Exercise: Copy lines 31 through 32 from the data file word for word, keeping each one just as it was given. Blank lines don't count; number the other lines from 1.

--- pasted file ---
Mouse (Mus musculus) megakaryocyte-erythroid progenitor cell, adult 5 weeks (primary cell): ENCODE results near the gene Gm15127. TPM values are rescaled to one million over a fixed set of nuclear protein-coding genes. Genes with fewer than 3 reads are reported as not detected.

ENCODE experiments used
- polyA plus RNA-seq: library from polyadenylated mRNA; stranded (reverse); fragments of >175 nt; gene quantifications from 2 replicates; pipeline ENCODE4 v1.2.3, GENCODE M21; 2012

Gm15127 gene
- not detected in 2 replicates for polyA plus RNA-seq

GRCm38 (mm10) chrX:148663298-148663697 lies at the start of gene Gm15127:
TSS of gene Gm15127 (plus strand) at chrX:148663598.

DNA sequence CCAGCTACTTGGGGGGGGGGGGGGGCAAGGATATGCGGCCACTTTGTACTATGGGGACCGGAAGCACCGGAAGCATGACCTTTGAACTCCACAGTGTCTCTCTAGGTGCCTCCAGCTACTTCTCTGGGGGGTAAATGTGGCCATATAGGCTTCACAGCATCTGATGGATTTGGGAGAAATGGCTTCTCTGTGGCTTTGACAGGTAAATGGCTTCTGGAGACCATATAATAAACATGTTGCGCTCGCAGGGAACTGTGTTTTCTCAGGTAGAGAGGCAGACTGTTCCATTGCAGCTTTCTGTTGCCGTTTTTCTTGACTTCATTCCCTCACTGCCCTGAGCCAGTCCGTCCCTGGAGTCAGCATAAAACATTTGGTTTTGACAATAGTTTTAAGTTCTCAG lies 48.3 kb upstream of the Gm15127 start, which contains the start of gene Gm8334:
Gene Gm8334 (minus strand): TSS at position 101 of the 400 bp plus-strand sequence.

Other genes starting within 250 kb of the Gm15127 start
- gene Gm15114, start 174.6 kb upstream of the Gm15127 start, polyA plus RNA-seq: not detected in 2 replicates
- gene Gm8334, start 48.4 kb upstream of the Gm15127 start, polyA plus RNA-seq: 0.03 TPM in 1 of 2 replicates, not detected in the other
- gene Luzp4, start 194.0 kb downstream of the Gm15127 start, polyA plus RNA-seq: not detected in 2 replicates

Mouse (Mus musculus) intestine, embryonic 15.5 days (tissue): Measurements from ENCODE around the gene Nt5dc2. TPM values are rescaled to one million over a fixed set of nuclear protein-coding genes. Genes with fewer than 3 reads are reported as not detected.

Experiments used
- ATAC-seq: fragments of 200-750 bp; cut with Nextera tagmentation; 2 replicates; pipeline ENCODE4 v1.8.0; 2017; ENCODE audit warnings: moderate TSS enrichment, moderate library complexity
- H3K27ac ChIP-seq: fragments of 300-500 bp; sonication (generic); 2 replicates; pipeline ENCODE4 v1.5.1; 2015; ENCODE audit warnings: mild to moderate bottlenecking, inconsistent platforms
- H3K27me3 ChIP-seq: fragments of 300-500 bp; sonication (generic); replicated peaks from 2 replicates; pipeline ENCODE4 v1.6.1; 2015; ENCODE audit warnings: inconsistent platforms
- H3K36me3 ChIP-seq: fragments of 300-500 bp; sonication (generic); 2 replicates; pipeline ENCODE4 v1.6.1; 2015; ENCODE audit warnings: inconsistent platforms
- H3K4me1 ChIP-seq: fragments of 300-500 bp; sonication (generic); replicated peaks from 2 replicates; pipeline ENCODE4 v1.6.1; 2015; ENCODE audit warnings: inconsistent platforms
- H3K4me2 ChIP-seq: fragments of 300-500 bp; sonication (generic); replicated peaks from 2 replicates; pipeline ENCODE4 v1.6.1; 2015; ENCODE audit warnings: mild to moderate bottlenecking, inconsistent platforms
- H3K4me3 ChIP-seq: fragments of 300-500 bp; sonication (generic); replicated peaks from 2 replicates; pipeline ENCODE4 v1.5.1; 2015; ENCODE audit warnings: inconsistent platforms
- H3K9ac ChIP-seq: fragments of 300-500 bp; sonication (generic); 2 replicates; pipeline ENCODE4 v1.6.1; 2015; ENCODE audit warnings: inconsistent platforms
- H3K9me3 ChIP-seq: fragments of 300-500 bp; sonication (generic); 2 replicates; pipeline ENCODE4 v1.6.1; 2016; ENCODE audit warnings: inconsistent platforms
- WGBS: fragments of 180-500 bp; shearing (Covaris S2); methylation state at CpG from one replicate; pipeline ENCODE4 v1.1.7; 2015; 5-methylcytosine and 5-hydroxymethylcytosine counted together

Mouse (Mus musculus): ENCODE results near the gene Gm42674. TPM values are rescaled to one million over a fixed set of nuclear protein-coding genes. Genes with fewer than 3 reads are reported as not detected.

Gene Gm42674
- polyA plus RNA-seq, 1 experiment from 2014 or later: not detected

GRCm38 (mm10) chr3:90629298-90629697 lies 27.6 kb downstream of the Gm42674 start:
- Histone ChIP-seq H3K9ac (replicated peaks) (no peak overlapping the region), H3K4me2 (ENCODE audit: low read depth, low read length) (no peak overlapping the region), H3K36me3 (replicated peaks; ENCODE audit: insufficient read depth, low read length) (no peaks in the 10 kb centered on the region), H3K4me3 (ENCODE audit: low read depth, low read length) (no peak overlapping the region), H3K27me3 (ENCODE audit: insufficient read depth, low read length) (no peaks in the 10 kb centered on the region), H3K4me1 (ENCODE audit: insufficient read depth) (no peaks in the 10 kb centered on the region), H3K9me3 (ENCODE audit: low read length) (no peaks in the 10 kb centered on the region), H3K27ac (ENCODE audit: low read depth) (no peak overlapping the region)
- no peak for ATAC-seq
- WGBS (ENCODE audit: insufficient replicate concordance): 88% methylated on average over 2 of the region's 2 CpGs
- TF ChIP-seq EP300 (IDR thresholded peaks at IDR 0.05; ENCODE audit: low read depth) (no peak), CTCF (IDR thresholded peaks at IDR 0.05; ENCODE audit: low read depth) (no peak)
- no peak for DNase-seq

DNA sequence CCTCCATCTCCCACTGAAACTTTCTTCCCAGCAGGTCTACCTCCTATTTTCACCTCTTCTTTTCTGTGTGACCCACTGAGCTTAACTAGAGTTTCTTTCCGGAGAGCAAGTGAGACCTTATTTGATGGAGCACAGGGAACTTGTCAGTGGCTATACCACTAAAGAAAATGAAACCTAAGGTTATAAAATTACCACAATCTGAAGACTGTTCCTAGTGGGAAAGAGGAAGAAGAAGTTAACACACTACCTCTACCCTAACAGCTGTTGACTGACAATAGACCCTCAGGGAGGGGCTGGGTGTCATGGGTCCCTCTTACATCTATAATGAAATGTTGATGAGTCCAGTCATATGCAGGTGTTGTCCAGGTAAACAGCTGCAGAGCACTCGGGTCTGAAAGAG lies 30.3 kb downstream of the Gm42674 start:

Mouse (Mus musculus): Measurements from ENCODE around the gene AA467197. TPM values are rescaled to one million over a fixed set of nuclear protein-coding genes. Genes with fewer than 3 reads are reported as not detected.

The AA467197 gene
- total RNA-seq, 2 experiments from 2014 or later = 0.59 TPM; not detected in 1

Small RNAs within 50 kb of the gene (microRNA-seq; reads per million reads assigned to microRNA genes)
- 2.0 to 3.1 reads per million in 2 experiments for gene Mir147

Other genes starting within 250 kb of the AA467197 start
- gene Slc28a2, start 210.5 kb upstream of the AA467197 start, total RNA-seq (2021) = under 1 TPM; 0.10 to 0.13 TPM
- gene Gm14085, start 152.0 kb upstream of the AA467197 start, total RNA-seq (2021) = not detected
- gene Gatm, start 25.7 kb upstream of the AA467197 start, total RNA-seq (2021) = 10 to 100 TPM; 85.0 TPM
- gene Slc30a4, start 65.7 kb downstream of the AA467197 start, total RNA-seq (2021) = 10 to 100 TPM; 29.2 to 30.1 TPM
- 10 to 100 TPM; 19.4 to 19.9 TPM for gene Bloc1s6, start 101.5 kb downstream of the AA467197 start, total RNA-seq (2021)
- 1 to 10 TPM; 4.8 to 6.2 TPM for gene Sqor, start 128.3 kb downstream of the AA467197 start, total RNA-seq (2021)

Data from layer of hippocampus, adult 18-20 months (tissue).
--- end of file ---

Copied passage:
- no peak for ATAC-seq
- WGBS (ENCODE audit: insufficient replicate concordance): 88% methylated on average over 2 of the region's 2 CpGs